The Role of Cultural Introspection in College Teaching
Edited By Susan Diana Longerbeam and Alicia Fedelina Chávez
Chapter Twenty-Two: Strengthening Our Teaching by Honoring Our Culture
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CHAPTER TWENTY - TWO
Strengthening Our Teaching BY Honoring Our Culture
Educational Leadership & Native American Studies University of New Mexico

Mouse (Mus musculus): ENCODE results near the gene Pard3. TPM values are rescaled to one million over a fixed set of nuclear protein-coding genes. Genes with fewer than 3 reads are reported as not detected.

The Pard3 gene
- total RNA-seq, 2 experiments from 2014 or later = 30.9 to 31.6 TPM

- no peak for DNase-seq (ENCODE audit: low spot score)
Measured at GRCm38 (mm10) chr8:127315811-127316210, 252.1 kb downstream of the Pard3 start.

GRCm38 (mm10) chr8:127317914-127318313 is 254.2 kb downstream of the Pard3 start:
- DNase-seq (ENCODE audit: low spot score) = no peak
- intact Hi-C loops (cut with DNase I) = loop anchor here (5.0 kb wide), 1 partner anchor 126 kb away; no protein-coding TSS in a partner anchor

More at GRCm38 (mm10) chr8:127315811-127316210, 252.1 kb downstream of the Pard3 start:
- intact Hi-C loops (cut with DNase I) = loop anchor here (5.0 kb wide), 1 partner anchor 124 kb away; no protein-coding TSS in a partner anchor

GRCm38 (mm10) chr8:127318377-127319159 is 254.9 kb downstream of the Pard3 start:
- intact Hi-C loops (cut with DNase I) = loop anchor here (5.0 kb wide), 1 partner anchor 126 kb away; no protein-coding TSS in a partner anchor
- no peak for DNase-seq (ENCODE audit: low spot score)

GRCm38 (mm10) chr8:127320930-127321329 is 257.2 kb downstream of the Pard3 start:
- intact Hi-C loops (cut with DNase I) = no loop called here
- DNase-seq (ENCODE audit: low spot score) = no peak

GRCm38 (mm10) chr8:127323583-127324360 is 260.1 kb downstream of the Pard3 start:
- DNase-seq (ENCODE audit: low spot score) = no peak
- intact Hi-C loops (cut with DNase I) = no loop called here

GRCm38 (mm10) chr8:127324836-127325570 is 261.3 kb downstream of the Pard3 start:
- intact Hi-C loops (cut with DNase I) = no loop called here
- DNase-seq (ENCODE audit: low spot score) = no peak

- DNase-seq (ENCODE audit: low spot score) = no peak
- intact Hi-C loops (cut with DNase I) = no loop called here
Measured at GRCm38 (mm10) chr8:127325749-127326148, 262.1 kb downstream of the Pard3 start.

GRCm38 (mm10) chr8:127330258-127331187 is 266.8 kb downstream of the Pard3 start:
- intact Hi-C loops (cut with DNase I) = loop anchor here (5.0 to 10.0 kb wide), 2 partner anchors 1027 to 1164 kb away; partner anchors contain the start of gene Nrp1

My name is Robin Starr Williams, and I recently acquired Minthorn. My birth name was given to me by my grandma Toni, my father’s mother. My Kiowa name is Zapetahholaw (sticks with bow), given to me by my grandma Roxie Kodaseet Tsotigh, who gave me her mother’s Kiowa name, Bessie Catherine Kokoom. I am an enrolled member of the Kiowa tribe of Oklahoma but am also of Apache, Umatilla (and Cayuse), Nez Perce, and Assiniboine tribal descent. My father’s side of the family is from Oregon, Idaho, and Montana. My father grew up on the Confederated Tribes of the Umatilla Indian Reservation (CTUIR) in Mission, Oregon. His name is David Williams and his parents were Donald Bruce Williams and Antoinette (Toni) (Conner) Williams. My mother’s name is Rita Joyce Tsotigh (now Brewer); she is ¾ Kiowa and ½ Apache, from Oklahoma. She grew up in the southwest part of Oklahoma, where my grandfather Jacob Sherwood Tsotigh Sr. was a United Methodist pastor in the Oklahoma Indian Missionary Conference (OIMC), a predominantly Native American conference. He married my grandmother Roxie Kodaseet after his first wife Josephine passed away from tuberculosis. My grandmother grew up in the area by Carnegie, Oklahoma, called Zole-tone (stinking water in Kiowa). My mom, aunts, and uncles grew up in a household where...
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